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Summary:

Last Friday afternoon, the FCC issued a report putting to rest worries about interference from a free wireless broadband service using the AWS-3 spectrum, paving the way for an auction sometime next year. However, opponents of the auction, including T-Mobile, aren’t going to give up without […]

Last Friday afternoon, the FCC issued a report putting to rest worries about interference from a free wireless broadband service using the AWS-3 spectrum, paving the way for an auction sometime next year. However, opponents of the auction, including T-Mobile, aren’t going to give up without a fight.

The original proposal for the spectrum, put forth two years ago by a Kleiner-backed company called M2Z Networks, had asked the FCC for use of the spectrum in the 2155-2175 MHz band to create a wireless broadband service. M2Z offered the FCC 5 percent of its revenue in exchange for the spectrum. It also pledged 25 percent of its network for free broadband service at lower speeds. The company would charge more for faster speeds and would build out 90 percent of its network in 10 years at a cost of $2 – $3 billion.

In June the FCC issued its own rulemaking proposal, which hewed closely to the M2Z proposal. The FCC proposal would also restrict material that could be deemed obscene and “harmful” to children between ages 5 and 17 (i.e., porn) on the resulting wireless broadband network. Update: An FCC spokesman says that aspect of the proposal will likely get tweaked during the rulemaking process to allow adults to opt-out of such filters.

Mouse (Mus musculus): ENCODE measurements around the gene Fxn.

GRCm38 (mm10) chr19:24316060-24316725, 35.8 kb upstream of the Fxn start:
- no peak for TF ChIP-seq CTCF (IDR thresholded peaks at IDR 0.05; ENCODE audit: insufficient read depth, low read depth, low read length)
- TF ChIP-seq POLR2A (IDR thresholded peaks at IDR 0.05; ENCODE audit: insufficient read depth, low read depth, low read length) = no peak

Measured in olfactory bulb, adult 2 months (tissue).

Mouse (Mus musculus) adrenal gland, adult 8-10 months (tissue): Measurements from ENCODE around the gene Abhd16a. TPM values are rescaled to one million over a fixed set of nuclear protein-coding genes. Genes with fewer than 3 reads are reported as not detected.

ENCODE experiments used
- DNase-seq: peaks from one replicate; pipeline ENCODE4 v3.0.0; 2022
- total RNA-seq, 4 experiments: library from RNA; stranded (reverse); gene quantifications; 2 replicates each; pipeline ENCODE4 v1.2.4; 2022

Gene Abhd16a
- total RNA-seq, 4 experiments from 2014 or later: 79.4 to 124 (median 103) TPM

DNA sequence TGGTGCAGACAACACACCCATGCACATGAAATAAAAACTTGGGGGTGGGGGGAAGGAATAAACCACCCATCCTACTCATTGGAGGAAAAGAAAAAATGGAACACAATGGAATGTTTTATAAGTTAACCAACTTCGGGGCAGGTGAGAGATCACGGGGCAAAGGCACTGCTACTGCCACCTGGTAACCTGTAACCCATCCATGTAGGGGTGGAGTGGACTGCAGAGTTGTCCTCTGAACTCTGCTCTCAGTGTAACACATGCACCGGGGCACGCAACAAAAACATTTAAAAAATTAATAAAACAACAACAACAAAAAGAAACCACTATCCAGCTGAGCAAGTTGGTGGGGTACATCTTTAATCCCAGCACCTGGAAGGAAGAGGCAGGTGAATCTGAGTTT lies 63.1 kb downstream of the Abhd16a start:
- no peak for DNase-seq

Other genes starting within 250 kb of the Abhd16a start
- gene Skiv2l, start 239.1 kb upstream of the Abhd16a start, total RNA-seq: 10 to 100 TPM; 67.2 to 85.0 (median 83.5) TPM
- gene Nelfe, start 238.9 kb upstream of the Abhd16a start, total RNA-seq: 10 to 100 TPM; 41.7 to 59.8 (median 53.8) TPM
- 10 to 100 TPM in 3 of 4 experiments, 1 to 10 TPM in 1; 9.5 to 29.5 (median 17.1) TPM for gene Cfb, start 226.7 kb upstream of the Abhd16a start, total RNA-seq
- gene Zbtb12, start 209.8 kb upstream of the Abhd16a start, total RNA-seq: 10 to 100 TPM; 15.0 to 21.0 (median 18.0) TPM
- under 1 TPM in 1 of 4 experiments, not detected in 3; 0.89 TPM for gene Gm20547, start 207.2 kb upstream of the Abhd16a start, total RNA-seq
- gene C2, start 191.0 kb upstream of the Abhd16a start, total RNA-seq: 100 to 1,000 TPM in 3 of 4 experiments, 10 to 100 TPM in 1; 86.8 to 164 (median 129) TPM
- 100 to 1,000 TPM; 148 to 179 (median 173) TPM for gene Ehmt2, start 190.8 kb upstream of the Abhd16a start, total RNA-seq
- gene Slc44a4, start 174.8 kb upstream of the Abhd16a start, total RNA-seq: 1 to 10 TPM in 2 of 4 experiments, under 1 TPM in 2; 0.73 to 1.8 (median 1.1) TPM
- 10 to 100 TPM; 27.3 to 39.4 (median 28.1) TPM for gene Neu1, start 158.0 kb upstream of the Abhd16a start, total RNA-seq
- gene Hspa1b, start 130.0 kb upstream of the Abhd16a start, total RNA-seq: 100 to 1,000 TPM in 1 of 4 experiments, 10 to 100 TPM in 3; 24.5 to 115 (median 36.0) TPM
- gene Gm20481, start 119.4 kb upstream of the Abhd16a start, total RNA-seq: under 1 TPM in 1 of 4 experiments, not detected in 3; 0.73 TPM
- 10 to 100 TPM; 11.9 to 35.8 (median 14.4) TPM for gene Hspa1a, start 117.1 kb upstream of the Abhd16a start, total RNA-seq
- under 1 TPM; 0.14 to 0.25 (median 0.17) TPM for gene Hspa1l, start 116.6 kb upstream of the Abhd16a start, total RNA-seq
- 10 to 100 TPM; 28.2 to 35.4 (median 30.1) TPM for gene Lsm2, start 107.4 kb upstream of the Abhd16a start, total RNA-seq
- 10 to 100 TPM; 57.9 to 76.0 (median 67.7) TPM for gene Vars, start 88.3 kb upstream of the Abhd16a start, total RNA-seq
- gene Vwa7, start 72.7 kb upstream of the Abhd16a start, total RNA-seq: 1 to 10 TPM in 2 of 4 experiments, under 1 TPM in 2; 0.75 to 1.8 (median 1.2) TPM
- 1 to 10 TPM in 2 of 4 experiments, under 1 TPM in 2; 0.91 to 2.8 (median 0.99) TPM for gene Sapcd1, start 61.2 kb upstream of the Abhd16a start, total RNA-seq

T-Mobile had argued against the potential auction and use of the spectrum on the grounds that it would interfere with services deployed on the neighboring AWS-1 spectrum, which T-Mobile leased for $4 billion. But it appears that FCC Chairman Kevin Martin, isn’t buying into the argument now that T-Mobile’s filters have proven to be ineffective at keeping out content from the nearby spectrum. “You shouldn’t have equipment that reads spectrum you don’t own,” Martin told Dow Jones.

Damn! Who is this reasonable, carrier-smacking FCC chair? It’s nice to see a potential wireless broadband competitor making it out into the world, but the content limitations should give everyone pause. A whole mess of litigation will stand between this network and real use, as any government-created wireless broadband network should probably be free of censorship.

Meanwhile, a mess of litigation might still stand between an AWS-3 auction and the creation of a network, as T-Mobile seems inclined to release the lawyers if the FCC goes forth with its proposal. The company issued a statement from Kathleen Ham, VP of federal regulatory affairs, via email, but didn’t answer my question about suing to protect its interests directly. The statement read: